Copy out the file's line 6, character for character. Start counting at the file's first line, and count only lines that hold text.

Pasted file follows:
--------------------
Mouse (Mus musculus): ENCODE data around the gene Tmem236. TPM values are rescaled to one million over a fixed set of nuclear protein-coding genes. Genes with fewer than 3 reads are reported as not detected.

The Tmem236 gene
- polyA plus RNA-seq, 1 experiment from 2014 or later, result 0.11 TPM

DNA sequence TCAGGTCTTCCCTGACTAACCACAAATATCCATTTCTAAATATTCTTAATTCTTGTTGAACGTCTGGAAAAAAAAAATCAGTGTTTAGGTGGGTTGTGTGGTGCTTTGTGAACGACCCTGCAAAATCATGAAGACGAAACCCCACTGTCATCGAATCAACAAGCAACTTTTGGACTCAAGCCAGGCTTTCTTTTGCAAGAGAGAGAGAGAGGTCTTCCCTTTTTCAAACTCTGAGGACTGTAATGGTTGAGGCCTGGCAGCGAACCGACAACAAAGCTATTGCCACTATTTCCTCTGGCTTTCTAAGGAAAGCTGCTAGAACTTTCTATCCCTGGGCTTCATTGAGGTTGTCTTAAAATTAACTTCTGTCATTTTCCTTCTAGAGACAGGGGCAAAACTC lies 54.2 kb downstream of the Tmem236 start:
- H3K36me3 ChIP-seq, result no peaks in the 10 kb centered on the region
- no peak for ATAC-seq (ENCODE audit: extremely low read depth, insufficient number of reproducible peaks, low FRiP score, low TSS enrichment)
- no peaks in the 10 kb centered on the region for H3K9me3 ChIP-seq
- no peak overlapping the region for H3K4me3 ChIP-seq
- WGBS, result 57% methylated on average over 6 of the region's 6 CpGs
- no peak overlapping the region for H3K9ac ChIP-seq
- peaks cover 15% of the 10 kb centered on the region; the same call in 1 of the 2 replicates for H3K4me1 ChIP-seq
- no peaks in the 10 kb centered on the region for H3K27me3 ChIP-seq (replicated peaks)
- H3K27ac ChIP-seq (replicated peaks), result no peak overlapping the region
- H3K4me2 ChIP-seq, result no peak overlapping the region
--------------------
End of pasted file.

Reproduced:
- no peak for ATAC-seq (ENCODE audit: extremely low read depth, insufficient number of reproducible peaks, low FRiP score, low TSS enrichment)